Every year there’s a fun conversation had in the music press on the subject of Is This The Year That Festivals Collapse And Burn To The Ground. It’s an easy piece to write – I’ve written it myself on several occasions – that usually happens when there has been either a spate of high profile flops, or when festivals sell out with head-spinning speed.
This week we have a perfect storm of both, which confuses the narrative more than usual. On the one hand we have the hip-hopstrastrophe that is Movement, which was killed last week mere days before the first event was meant to take place, while its major competitor Supafest scrapped its dates and is promising a reschedule to November, though no dates, acts or venues have been announced as yet.
On the other hand, Splendour in the Grass sold out in record time – even their $712 Country Club tickets that had Facebook up in arms about how very dare they have a premium tier for tickets and how it’s all about the money, man.
However, I can happily announce that I’ve worked out the simple, straightforward, absolute near-as-dammit way to guarantee that a music festival will be successful. Before we get to that, though, let’s look at the three things that people think matter but absolutely don’t. Things like…
1. Ticket price
There’s an experiment that gets carried out a lot in psych labs, where the same wine will be poured into different glasses and given different price tags, and everyone will taste the more expensive wine as being better. It’s a legitimate cognitive bias that humans have: people actually do genuinely enjoy things more if they pay more for it, which is why traditionally things like operas are so damn expensive, because the pleasure of paying for it outweighs the objectively ghastly experience of actually sitting through one.
The phenomenon is so well-known in psych research that is has both its own name (“post-purchase rationalisation”) and it’s own nickname (‘buyer’s Stockholm Syndrome”).
"That's why operas are so damn expensive: the pleasure of paying for it outweighs the objectively ghastly experience of sitting through one"
So provided that the price isn’t so shockingly inflated that one’s monocle actually falls into the soup, people will generally stump up, even after bitching on Twitter about how they went to the first Big Day Out for thruppence and still had change for a phosphate and a hansom cab home. Failed festivals might have had pricy tickets, but the reason they didn’t sell generally wasn’t because people decided it wasn’t financially worth it.
The second least important thing at a music festival?
This seems counterintuitive, especially when you’re an older person who bitches and moans about being hot and how there are no buses (like, um, I did with I’ll Be Your Mirror earlier this year). That stuff affects whether some people actually turn up on the day, presumably, and you’d think that it would be a factor in whether people buy tickets to start with. But the fact is, it’s not.
Luna Park, which is serviced by trains, buses and ferries, has been home to a bunch of underperforming music festivals, while the annual Homebake Festival in the Domain – in the middle of the nation’s largest damn city – recently held an online survey that seemed highly skewed toward asking if they should even bother. Meanwhile Splendour moved for several years to Woodford in regional Queensland, which is convenient for absolutely nobody at all, and everyone obediently trotted along.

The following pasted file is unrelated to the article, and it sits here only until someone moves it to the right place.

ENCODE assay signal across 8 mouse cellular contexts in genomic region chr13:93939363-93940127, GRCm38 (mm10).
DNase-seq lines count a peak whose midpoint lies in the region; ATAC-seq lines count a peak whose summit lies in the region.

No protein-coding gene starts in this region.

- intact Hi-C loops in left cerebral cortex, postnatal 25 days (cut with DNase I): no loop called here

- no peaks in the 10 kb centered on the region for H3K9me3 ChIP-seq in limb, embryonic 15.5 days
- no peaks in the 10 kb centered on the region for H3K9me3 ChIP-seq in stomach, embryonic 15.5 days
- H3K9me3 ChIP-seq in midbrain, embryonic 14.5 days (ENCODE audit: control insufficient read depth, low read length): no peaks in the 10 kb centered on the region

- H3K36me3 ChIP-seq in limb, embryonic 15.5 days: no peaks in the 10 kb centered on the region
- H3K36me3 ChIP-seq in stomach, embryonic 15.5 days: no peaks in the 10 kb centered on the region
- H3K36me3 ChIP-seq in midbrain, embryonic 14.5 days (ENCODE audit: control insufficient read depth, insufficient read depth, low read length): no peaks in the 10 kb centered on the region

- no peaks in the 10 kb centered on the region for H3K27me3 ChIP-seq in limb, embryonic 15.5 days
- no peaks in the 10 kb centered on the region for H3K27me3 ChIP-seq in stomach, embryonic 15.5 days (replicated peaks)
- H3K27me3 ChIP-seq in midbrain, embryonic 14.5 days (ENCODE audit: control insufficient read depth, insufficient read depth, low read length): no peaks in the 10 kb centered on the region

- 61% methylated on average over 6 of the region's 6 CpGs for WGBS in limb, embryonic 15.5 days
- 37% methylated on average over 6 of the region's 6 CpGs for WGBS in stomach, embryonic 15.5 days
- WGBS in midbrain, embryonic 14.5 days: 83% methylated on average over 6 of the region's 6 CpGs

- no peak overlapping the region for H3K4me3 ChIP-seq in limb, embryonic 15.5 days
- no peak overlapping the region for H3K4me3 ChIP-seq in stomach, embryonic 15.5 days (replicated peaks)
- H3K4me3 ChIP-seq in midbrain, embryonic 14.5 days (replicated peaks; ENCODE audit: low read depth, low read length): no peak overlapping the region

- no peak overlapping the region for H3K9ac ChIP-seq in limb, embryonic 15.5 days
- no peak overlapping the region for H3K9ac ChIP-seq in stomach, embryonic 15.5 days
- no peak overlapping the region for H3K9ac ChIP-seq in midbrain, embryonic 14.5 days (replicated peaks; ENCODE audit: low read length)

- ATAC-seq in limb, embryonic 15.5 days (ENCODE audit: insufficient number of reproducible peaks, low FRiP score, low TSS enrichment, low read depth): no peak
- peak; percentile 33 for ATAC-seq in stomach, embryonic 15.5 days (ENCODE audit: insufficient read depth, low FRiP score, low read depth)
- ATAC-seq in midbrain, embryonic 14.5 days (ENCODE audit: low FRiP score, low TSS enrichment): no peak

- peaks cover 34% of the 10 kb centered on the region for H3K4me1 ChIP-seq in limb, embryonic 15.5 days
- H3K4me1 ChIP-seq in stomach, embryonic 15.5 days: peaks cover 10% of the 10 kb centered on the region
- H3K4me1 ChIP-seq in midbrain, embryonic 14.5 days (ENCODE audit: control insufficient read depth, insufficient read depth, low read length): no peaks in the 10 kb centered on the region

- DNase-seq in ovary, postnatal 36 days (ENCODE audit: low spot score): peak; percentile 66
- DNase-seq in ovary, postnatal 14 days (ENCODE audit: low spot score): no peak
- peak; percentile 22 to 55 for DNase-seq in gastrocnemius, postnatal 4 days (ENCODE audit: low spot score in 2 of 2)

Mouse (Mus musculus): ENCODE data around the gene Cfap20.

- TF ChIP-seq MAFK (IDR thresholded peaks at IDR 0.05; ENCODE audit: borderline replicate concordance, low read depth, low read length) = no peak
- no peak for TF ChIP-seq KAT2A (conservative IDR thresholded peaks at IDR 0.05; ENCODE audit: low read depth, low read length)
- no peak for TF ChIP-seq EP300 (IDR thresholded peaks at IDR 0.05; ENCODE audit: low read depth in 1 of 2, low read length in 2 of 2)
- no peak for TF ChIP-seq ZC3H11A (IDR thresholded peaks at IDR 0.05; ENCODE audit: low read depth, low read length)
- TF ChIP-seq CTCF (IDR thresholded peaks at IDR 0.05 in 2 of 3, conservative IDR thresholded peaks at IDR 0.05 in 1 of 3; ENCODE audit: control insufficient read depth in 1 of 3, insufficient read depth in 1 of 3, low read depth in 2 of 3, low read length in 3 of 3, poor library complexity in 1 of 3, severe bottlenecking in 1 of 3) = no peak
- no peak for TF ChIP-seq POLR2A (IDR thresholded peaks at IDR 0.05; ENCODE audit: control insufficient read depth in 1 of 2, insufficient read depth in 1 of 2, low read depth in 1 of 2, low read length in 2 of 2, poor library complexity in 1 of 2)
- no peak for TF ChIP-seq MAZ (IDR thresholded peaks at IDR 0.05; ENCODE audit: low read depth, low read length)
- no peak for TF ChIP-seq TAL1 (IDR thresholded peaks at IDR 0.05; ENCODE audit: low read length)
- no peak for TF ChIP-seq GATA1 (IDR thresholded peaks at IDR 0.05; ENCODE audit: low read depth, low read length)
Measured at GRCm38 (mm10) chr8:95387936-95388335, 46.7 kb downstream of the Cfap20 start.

It’s probably connected with the same quirk in the human brain discussed above regarding price: if we’ve made this much of an effort to get to this event, it must be amazing. Otherwise we’d be some sort of idiot, right?
And the leastest-importantest thing at a music festival?
3. The music
I’m not just being contrary here. The festivals that consistently sell out – Splendour, Soundwave, Meredith/Golden Plains – do so generally without releasing their line ups much ahead of the on-sale date – and Bluesfest traditionally starts selling tickets months ahead of any announcement of the line up. In fact, the festivals that rely heavily on a killer line up are the ones that struggle from year to year – think about how Big Day Out’s fortunes started to wane from 2004 onwards, when Metallica changed the festival from “bunch of popular but generally mid-level bands that you’d probably not pay more than $70 to see individually” to “one or two big name headliners and a day’s worth of supports”, while Future Music, Laneway and relative newcomer Harvest are still struggling to become an immediate go-to festival rather than an event-by-event decision based on the acts on offer.
Now, obviously part of the reason that people will buy a ticket without worrying about the line up is at least in part because the festival has a reputation for killer programming – a couple of shitty years can scuttle even the most beloved event (which, again, Big Day Out learned to their detriment in the mid ‘00s – and, arguably, Falls Festival is currently discovering) – but once a festival becomes a regular part of someone’s life, it takes a fair bit to dislodge it. One perfect Meredith and I was hooked, while one shitty V Festival was enough to turn me off for life – and the things that determined both experiences had very little to do with the music.
So that’s the stuff that doesn’t make a difference – and brings me to the number one way to all but guarantee success for your music festival. I’ve looked at the data, I’ve crunched the numbers, and the secret is this:
Already be a successful festival for the last five years or so.
Simply jump that teensy little hurdle, and you’re well on your way to Successtown, population: money!
Oh, and maybe sell a T-shirt of some kind at your event. Kids still like T-shirts, right?